It was in the Paris cafe Notre Dame that Asger Jorn (from Copenhagen), Joseph Noiret and Christian Dotremont (from Brussels) and Constant, Corneille and Karel Appel (from Amsterdam) signed the manifesto 'La Cause était entendue' (The Case was Heard). This manifesto, drawn up by Dotremont, was a response to a statement by the French Surrealists entitled 'La Cause est entendue' (The Case is Heard). In it Dotremont makes it clear they are no longer in agreement with the French artists. The CoBrA painters wanted to break new ground, preferring to work spontaneously and with the emphasis more on fantastic imagery. In 1951 the CoBrA movement was officially disbanded, yet during its short existence CoBrA rejuvenated Dutch modern art. 

A few CoBrA artists were not only involved with making art works but also with theorising about art and the role of the artist in society. Asger Jorn, Christian Dotremont and Constant Nieuwenhuys were very much preoccupied with this. They positioned themselves according to the communist theories of Karl Marx and supplemented his ideas with views on art. Their aim was to have art made for and by everyone, irrespective of class, race, intellect and educational level. Jorn, Dotremont and Constant aspired to an art form that spontaneously evolved out of the artist's fantasy.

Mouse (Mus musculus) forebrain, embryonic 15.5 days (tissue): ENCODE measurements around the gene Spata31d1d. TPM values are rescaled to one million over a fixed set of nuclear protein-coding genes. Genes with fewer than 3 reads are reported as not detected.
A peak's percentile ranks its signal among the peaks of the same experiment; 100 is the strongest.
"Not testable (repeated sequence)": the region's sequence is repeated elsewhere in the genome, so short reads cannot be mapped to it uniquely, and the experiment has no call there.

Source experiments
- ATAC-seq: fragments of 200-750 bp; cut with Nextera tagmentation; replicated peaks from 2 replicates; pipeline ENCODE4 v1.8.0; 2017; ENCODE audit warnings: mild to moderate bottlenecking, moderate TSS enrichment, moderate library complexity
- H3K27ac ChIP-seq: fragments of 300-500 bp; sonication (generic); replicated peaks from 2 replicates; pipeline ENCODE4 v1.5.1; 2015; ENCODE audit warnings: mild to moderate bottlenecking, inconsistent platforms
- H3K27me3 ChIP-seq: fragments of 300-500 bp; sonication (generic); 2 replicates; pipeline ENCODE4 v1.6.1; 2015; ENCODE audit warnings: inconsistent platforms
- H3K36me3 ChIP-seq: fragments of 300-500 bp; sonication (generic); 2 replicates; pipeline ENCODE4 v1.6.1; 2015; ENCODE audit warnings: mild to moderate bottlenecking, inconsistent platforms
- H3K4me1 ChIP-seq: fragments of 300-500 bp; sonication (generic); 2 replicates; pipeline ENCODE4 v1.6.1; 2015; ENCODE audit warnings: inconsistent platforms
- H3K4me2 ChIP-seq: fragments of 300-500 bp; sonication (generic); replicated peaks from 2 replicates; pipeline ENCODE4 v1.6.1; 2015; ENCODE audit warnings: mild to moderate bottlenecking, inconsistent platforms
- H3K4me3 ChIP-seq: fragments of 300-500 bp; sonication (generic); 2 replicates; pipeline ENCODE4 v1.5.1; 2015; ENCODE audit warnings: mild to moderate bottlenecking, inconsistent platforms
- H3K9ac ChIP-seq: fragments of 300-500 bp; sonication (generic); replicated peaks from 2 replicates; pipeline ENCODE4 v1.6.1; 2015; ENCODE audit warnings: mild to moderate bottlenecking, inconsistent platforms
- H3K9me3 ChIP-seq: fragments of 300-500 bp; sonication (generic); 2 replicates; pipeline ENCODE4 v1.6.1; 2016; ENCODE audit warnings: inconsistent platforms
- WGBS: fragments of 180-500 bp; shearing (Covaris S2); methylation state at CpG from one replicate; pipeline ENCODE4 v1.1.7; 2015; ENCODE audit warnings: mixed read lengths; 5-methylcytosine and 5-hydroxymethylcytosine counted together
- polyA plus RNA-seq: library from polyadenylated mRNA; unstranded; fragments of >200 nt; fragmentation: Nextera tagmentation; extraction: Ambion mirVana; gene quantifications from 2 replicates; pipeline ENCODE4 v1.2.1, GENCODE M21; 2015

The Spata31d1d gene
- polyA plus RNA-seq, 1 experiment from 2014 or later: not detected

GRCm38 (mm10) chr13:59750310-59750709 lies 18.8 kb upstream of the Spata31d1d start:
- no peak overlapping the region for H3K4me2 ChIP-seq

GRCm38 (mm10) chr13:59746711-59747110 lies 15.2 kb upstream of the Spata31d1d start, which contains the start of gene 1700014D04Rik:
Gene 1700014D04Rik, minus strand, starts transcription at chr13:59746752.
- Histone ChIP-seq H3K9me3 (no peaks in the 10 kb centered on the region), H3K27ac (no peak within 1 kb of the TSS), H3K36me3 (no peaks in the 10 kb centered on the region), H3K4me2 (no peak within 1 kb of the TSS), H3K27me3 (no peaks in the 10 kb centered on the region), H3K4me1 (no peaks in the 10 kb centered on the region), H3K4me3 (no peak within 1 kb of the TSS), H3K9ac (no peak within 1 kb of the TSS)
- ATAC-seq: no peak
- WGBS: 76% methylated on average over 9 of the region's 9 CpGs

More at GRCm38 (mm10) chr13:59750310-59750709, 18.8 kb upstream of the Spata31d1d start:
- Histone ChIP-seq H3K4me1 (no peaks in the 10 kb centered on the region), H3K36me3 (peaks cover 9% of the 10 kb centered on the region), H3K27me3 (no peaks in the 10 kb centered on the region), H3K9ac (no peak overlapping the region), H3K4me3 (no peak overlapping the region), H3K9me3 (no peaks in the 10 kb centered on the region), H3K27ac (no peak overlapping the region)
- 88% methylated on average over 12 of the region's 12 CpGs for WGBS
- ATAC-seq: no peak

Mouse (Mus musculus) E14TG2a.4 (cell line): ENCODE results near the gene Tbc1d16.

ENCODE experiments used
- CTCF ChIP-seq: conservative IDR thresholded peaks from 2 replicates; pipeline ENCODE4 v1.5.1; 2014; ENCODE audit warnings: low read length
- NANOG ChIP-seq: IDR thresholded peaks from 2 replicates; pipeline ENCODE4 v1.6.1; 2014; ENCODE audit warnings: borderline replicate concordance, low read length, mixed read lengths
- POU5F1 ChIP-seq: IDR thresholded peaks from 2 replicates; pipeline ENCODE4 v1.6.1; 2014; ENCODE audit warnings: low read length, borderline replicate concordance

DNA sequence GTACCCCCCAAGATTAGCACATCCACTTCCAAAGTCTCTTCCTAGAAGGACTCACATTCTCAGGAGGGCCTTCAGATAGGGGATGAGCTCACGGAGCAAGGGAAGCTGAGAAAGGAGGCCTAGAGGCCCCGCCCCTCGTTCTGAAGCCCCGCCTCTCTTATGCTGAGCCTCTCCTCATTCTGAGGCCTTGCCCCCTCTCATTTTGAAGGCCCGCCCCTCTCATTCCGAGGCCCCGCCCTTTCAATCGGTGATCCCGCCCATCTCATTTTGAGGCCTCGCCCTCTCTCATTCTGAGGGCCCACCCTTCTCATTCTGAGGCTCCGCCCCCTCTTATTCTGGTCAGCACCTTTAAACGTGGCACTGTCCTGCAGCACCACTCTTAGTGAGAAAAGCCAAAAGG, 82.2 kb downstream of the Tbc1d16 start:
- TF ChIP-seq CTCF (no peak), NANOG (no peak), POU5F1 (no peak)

Jorn wrote about the relationship between art and architecture, seeing both inextricably linked. He used a photograph of a primitive hut decorated by its occupants to show how beautiful the combination could be. Jorn's ideals were realised in several collaborative projects by the CoBrA artists.

Temptation, 1960

Jorn's 'Defigurations' (normally pronounced in the French based on the origin of the word), are deeply rooted in the concept of Détournement, a mechanism central to the thesis of the Situationist International and also Lettrism. The concept of Détournement (also the Dérivé) is as follows:

"... detournement of pre-existing aesthetic elements. The integration of past or present artistic production into a superior construction of a milieu. In this sense there can be no Situationist painting or music, but only a Situationist use of these means."
                                                                                                                               -Internationale Situationiste issue 1, June 1958.

The concept of 'defiguring' or 'defacing' existing cultural constructs is clearly here a political act - and clearly one that is irreverant in nature. This is perhaps the essential (most important) fingerprint of the SI and Lettrism in general - a growing dissatisfaction with and dissent against established structures of authority - a sentiment that was continuous with the May 1968 riots in Paris. That is to say - that the SI was a seed that, short of fomenting cultural revolution - most certainly supported it and gave it structure.

Jorn's defiguration paintings, both skilled in execution and surprisingly witty, both forge new formal/political territory and are lithely subtle with respect to their cultural referents.This is especially true in the context of the 'baseness' of the gesture itself upon first gaze.